The quality of an analysis depends on the quality of the calibration. The
quality of a calibration depends on attention to detail.

The quality of an analysis depends on the quality of the calibration. The
quality of a calibration depends on attention to detail.

- Selection of calibration samples:

- number

- concentration ranges

- families - Preparation of calibration samples
- Choice of calibration function
- Precision during calibration
- Optimisation of calibration curve

In optical emission spectrometry a typical calibration function has the form:

where *C*_{i} is the content (or concentration) of element *i*; *a*_{i} to *c*_{i} and *d*_{j} are
fitting parameters; *I*_{i} is the signal from element *i*;
and *I*_{j} is the signal from an interfering element *j*,
where there may be up to *N* interfering elements. -*a*_{i} is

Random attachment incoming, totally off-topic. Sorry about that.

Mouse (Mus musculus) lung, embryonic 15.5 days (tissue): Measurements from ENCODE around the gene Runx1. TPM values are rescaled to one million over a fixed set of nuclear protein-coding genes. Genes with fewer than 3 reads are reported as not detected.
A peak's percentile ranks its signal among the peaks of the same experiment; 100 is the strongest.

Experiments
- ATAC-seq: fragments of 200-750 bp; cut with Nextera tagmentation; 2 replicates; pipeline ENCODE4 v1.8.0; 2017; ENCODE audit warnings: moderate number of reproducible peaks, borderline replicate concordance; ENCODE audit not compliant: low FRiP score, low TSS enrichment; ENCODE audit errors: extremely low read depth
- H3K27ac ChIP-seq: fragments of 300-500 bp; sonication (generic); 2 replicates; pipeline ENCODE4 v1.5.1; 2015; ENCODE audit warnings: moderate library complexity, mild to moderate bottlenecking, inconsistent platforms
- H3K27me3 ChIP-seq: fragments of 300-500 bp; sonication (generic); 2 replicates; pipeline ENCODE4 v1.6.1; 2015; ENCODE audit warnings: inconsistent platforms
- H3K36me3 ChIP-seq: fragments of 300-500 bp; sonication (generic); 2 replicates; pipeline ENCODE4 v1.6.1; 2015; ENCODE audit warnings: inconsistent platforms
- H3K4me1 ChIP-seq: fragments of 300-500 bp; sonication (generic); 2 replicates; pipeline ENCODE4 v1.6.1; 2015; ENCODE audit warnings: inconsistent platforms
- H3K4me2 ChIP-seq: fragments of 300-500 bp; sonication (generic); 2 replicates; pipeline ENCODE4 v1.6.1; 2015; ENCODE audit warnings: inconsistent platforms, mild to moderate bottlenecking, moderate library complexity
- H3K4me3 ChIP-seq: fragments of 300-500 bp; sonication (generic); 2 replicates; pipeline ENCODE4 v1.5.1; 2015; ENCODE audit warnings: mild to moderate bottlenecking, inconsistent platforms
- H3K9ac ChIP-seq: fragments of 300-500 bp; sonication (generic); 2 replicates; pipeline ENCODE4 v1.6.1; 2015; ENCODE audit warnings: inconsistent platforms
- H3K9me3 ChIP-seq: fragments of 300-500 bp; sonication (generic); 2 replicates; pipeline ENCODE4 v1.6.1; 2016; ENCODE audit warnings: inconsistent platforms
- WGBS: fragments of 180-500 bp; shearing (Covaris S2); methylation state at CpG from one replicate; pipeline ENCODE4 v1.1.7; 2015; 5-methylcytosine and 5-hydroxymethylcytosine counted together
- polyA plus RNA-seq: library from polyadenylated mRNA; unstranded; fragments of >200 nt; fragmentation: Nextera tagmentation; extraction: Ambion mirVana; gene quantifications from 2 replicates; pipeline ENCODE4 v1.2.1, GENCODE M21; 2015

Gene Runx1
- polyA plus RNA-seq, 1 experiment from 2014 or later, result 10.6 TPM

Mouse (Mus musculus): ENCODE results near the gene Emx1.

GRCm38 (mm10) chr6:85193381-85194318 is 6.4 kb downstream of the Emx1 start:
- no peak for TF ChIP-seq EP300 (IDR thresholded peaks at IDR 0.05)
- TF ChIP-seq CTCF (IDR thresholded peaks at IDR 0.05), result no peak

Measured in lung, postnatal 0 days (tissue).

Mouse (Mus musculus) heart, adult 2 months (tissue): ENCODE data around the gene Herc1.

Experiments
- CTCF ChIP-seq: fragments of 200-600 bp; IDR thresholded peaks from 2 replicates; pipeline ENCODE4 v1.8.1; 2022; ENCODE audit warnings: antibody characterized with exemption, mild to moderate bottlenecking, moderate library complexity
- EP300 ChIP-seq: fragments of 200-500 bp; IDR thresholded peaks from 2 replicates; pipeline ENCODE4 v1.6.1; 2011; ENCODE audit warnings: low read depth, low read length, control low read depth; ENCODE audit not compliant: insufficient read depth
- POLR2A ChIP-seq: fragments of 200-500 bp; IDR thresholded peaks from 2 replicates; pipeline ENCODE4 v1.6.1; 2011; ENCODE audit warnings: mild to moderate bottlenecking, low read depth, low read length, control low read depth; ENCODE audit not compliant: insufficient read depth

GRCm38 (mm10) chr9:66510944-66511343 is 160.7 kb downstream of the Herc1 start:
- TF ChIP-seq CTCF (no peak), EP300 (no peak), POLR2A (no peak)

called the *BEC* (background equivalent concentration).

The calibration function given here is linear (in its dependence on the
fitting parameters) and second order (the highest power of *I*_{i}).
Sometimes higher order functions or non-linear functions are used. Several
simplifications are also possible. If *c*_{i} = 0 then
the calibration function is first order. If all *d*_{j} = 0
then there are no interference corrections.

To determine the best values for the fitting parameters it is usual to find
the minimum of a least-squares function:

where *w*_{i} are the weights given to each calibration point *i*, *C*_{i} is the known content and and *C*^{^}_{i} is the content estimated using the calibration function. By minimising the
least-squares function we are endeavouring to make the estimated contents as
close as possible to the known contents. A higher weight means that a point has
a bigger effect. Generally, it is necessary, in optical emission spectrometry,
to give different weights to different points, because the precision of
measurement may vary from point to point or the accuracy of the known
concentration may vary from sample to sample. The software will normally set
appropriate weights automatically, but occasionally it is necessary to intervene
manually.

Several parameters are available to determine the goodness of fit. Unweighted
equations are shown here for simplicity though, of course, weighted functions
should be used.